Over his last 10 games, Murphy is hitting .417 (15-for-36) with six doubles, a triple, three home runs, and 14 RBI.
"When you’re struggling, it’s kind of a confidence thing," Murphy told reporters Tuesday night. "What comes first, base hits or confidence? I can’t say enough about [Terry Collins] for sticking with me. ... I’m just happy to be able to do something positive.”
In 80 games this season, Murphy has a .288 average with three homers, 42 RBI, five stolen bases, and a .328 on-base percentage.
[avatar name="erni"]Brian Erni: Murphy is a completely different hitter than he was a few weeks ago. Prior to this torrid stretch, he was mired in a 2-for-21 slump. But now, it's as if Murph can do no wrong. His swing looks more assertive, and his approach has seemed infinitely more aggressive. In fact, it's been beneficial for Murphy to swing early in the count all year. Thus far, he's a .281 hitter when he's swung at the first pitch, and a .429 hitter when he's up in the count 1-0. Dating back to his two homer game against the Cubs, Murphy has taken hacks in those counts 12 times. All three of his homers have come either up in the count 1-0 or on the first pitch, and he swung three times in these counts on his big night on Tuesday. Admittedly a small sampling, it does lead me to believe Murphy is hunting fastballs early in the count and trying to put good swings on them.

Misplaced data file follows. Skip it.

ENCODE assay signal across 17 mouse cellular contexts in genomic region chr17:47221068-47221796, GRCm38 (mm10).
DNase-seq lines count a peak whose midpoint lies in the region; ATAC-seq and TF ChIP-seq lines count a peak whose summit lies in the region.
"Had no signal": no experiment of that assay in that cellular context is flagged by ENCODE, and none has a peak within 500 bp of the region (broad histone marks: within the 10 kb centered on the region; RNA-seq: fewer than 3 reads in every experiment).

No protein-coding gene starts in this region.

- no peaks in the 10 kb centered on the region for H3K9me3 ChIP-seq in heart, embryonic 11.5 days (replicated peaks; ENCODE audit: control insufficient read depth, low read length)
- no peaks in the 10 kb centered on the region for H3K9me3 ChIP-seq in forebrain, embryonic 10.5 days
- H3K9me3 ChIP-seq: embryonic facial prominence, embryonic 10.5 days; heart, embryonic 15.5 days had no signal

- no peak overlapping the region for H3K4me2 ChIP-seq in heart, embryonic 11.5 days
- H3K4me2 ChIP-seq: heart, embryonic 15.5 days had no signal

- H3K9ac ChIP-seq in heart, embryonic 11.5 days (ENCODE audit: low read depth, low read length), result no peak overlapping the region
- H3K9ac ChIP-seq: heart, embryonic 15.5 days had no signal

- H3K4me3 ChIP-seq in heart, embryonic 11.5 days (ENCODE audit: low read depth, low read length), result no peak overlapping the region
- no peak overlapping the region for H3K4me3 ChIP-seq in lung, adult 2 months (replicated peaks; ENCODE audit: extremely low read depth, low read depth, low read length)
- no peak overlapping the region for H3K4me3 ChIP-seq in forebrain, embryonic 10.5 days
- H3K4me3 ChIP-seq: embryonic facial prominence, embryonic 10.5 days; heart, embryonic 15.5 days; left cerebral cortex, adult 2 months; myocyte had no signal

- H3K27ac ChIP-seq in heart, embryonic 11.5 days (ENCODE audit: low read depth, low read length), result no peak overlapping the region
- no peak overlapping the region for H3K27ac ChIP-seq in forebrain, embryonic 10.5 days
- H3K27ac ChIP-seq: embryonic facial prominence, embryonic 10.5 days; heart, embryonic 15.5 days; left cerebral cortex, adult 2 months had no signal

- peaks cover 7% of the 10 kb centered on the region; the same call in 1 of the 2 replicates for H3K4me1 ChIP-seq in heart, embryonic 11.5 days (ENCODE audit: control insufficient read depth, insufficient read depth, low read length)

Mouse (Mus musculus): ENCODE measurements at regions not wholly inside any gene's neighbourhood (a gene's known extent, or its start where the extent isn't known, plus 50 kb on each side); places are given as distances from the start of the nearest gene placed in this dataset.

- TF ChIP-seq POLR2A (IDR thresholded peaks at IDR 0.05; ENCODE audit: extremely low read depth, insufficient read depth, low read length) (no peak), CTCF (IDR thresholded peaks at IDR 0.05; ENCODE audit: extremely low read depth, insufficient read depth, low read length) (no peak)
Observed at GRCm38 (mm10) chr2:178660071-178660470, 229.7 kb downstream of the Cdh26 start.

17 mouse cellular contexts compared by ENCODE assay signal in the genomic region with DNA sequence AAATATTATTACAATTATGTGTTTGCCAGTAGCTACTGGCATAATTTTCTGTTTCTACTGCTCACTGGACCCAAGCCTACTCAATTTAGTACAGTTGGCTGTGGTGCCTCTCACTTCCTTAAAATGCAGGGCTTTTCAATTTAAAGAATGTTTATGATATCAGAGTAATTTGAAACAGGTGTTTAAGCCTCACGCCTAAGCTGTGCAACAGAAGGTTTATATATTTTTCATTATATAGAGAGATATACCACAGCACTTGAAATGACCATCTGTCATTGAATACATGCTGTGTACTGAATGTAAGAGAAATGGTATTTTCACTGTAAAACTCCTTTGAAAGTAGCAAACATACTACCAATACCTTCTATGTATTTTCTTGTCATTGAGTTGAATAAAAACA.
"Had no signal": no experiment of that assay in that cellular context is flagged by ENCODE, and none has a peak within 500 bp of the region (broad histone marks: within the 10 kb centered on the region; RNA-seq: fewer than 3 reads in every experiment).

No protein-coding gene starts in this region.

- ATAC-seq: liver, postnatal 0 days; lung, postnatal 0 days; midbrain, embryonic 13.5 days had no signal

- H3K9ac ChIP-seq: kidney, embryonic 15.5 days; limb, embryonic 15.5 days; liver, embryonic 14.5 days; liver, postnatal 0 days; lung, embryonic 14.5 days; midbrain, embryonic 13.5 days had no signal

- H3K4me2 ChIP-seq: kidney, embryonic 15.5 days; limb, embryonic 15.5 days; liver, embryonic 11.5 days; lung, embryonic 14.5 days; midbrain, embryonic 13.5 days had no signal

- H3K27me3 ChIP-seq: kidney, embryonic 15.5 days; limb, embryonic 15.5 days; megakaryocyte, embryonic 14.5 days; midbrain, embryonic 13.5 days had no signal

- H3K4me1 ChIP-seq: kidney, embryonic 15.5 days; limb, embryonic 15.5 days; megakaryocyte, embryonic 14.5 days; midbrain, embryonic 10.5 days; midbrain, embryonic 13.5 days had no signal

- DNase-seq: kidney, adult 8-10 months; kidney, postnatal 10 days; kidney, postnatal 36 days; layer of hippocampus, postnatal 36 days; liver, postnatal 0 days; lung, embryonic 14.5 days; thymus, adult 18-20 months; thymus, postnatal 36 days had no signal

The Mets' patient approach has been an asset to them all season, but there is a time to be aggressive in the count. It seemed to me Murphy may have been focusing a little too much on the length of the at bat when he was struggling. Now, he's in attack mode: get a good pitch to hit and do some damage with it. And that's been a welcome sight.